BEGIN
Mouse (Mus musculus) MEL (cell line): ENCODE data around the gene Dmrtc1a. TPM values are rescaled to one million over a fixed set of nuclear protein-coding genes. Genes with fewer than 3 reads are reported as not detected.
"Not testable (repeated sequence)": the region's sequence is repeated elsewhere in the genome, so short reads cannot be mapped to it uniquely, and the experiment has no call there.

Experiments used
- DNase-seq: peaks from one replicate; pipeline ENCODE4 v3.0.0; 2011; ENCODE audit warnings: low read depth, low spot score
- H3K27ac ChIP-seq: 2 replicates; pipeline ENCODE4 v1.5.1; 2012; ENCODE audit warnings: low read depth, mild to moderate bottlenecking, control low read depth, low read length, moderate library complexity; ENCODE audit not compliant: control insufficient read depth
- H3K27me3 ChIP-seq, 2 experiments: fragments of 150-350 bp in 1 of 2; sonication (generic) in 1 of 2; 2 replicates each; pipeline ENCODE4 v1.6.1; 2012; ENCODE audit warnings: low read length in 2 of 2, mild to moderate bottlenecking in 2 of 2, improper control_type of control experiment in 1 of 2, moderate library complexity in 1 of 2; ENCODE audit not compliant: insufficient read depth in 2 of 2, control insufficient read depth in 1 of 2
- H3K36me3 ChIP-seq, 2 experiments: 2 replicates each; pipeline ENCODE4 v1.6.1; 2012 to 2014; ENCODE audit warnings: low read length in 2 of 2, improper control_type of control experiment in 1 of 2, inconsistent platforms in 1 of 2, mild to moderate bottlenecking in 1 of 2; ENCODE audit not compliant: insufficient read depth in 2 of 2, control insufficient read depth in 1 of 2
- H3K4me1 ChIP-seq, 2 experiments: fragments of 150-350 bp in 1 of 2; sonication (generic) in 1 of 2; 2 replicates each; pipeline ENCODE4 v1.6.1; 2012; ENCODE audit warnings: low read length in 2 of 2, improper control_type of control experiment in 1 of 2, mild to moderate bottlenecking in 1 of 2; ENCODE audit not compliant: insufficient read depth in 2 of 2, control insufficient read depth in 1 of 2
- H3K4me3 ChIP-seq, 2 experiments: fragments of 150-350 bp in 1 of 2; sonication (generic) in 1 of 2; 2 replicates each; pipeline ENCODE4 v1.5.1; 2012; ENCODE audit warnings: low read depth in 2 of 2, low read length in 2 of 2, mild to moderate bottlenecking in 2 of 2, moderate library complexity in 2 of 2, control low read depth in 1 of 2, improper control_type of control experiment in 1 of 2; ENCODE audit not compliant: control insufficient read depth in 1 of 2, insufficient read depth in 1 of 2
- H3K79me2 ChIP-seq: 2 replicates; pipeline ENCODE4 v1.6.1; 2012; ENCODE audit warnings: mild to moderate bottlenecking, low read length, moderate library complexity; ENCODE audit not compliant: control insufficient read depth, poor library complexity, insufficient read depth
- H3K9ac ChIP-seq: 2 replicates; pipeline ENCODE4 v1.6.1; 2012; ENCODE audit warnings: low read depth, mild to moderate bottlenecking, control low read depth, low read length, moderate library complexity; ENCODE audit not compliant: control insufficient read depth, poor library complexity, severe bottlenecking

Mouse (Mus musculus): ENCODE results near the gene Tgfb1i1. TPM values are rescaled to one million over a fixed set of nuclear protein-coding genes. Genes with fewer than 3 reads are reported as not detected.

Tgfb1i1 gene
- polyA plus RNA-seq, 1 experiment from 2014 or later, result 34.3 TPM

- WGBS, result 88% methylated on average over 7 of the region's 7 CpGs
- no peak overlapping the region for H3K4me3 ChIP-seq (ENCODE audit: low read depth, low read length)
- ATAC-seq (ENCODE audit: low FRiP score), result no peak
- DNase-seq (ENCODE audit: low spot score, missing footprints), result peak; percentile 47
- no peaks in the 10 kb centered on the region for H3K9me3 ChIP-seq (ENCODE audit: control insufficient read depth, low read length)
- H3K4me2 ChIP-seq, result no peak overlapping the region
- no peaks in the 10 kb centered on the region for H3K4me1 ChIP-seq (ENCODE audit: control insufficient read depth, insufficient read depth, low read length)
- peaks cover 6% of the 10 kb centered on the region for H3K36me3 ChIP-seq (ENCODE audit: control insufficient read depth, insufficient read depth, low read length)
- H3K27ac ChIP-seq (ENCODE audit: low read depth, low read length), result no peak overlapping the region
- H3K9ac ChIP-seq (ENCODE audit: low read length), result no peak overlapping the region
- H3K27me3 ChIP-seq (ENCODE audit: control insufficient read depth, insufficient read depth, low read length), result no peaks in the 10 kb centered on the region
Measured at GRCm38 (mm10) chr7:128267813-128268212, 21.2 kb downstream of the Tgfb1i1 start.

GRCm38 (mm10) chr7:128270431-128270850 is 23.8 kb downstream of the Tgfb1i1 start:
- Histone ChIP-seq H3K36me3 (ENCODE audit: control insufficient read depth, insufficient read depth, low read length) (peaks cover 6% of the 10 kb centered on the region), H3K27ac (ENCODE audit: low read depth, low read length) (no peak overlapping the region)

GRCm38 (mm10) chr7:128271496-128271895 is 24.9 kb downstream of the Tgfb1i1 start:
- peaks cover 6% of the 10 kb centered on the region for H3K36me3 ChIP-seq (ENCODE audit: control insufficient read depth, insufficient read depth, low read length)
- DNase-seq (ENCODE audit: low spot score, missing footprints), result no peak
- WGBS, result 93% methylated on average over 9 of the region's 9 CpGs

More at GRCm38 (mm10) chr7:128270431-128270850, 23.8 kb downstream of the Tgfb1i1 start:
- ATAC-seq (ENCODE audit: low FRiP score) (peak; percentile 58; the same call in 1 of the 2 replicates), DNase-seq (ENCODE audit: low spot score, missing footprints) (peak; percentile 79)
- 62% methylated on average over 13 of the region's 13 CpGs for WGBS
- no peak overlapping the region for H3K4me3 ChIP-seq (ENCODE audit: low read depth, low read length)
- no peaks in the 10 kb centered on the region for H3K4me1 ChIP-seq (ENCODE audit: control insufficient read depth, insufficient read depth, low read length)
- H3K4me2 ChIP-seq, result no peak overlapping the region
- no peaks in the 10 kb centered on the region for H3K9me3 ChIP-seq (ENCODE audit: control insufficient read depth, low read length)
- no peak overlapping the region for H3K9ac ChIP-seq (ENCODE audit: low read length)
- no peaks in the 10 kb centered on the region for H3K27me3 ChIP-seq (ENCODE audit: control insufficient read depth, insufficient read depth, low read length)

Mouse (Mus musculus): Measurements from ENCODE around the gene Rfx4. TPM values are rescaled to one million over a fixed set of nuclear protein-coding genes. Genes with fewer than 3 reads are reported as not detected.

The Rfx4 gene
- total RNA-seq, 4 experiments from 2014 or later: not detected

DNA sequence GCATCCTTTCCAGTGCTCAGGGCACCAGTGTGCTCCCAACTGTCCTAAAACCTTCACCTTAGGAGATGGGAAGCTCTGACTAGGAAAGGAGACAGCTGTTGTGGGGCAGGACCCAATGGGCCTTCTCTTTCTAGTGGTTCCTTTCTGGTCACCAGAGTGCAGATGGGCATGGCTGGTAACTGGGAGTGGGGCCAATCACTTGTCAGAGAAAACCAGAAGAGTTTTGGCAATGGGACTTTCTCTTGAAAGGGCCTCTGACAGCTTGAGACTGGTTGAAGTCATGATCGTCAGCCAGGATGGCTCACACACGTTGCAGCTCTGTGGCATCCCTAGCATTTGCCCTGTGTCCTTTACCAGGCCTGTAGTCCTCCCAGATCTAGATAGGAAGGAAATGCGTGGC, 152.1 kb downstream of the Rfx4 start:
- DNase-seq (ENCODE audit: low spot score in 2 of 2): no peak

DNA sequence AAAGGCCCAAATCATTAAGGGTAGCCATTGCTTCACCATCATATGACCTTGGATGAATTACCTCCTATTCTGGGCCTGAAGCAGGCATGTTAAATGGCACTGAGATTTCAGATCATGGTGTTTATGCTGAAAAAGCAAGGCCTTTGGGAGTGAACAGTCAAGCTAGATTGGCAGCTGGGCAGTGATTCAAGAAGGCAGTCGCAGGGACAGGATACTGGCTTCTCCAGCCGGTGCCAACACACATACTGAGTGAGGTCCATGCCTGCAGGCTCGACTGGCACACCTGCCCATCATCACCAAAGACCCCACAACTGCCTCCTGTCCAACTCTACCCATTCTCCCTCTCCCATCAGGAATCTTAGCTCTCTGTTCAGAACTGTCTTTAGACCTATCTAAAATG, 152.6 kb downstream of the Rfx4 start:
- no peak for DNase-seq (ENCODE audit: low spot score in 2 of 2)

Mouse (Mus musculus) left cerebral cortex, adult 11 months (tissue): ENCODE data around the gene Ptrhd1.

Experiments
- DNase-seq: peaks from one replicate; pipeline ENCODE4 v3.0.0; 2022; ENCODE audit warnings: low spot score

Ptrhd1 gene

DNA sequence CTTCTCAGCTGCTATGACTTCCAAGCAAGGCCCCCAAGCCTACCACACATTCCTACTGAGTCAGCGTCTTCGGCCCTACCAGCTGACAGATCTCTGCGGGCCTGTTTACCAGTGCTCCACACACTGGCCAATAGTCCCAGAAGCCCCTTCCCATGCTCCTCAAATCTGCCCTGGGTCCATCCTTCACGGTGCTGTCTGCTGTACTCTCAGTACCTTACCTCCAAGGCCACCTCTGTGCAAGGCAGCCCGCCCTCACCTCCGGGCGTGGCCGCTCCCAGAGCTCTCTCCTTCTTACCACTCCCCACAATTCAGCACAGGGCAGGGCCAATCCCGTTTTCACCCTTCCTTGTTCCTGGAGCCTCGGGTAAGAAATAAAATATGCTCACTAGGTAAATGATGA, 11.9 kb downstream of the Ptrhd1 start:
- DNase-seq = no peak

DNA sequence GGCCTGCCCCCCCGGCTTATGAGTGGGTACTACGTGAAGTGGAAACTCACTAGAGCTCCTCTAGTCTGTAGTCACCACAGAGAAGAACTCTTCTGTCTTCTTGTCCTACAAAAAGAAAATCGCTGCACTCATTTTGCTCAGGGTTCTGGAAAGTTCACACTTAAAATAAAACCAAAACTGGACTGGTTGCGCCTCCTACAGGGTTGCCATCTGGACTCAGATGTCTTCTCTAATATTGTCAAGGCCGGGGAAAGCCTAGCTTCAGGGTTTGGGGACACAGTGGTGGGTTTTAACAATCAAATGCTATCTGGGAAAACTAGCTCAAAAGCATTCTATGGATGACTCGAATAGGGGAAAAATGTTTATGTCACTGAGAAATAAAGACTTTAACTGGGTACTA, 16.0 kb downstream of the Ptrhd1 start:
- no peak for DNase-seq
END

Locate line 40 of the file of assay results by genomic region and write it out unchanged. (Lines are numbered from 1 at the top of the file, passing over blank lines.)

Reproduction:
- no peak overlapping the region for H3K9ac ChIP-seq (ENCODE audit: low read length)